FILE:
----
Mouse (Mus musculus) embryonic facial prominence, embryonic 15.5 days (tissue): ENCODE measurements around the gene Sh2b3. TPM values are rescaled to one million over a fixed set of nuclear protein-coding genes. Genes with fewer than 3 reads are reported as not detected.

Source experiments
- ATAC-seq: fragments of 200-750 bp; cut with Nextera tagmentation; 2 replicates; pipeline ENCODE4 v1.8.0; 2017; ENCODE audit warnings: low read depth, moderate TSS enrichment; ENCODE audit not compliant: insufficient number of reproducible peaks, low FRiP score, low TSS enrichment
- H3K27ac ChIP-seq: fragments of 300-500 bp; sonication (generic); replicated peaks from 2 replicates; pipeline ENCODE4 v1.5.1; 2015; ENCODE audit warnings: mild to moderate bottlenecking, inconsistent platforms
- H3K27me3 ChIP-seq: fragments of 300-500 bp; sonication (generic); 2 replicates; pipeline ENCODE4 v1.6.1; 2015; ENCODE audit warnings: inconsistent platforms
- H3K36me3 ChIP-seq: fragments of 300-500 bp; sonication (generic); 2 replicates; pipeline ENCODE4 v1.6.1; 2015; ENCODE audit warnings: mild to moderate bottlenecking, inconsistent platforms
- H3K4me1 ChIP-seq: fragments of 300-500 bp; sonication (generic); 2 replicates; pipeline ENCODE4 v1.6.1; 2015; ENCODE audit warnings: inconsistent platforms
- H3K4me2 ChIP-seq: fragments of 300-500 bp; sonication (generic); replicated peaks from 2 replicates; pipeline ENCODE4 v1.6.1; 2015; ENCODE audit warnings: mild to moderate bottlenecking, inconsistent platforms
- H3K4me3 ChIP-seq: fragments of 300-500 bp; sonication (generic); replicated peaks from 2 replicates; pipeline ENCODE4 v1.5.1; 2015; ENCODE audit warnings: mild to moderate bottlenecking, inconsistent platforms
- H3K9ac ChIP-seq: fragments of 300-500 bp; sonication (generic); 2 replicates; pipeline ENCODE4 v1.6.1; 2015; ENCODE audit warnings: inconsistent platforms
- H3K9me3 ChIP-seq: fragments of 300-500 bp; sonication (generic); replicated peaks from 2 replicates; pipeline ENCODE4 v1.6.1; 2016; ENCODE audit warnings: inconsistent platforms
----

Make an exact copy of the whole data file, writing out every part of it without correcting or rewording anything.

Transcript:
Mouse (Mus musculus) embryonic facial prominence, embryonic 15.5 days (tissue): ENCODE measurements around the gene Sh2b3. TPM values are rescaled to one million over a fixed set of nuclear protein-coding genes. Genes with fewer than 3 reads are reported as not detected.

Source experiments
- ATAC-seq: fragments of 200-750 bp; cut with Nextera tagmentation; 2 replicates; pipeline ENCODE4 v1.8.0; 2017; ENCODE audit warnings: low read depth, moderate TSS enrichment; ENCODE audit not compliant: insufficient number of reproducible peaks, low FRiP score, low TSS enrichment
- H3K27ac ChIP-seq: fragments of 300-500 bp; sonication (generic); replicated peaks from 2 replicates; pipeline ENCODE4 v1.5.1; 2015; ENCODE audit warnings: mild to moderate bottlenecking, inconsistent platforms
- H3K27me3 ChIP-seq: fragments of 300-500 bp; sonication (generic); 2 replicates; pipeline ENCODE4 v1.6.1; 2015; ENCODE audit warnings: inconsistent platforms
- H3K36me3 ChIP-seq: fragments of 300-500 bp; sonication (generic); 2 replicates; pipeline ENCODE4 v1.6.1; 2015; ENCODE audit warnings: mild to moderate bottlenecking, inconsistent platforms
- H3K4me1 ChIP-seq: fragments of 300-500 bp; sonication (generic); 2 replicates; pipeline ENCODE4 v1.6.1; 2015; ENCODE audit warnings: inconsistent platforms
- H3K4me2 ChIP-seq: fragments of 300-500 bp; sonication (generic); replicated peaks from 2 replicates; pipeline ENCODE4 v1.6.1; 2015; ENCODE audit warnings: mild to moderate bottlenecking, inconsistent platforms
- H3K4me3 ChIP-seq: fragments of 300-500 bp; sonication (generic); replicated peaks from 2 replicates; pipeline ENCODE4 v1.5.1; 2015; ENCODE audit warnings: mild to moderate bottlenecking, inconsistent platforms
- H3K9ac ChIP-seq: fragments of 300-500 bp; sonication (generic); 2 replicates; pipeline ENCODE4 v1.6.1; 2015; ENCODE audit warnings: inconsistent platforms
- H3K9me3 ChIP-seq: fragments of 300-500 bp; sonication (generic); replicated peaks from 2 replicates; pipeline ENCODE4 v1.6.1; 2016; ENCODE audit warnings: inconsistent platforms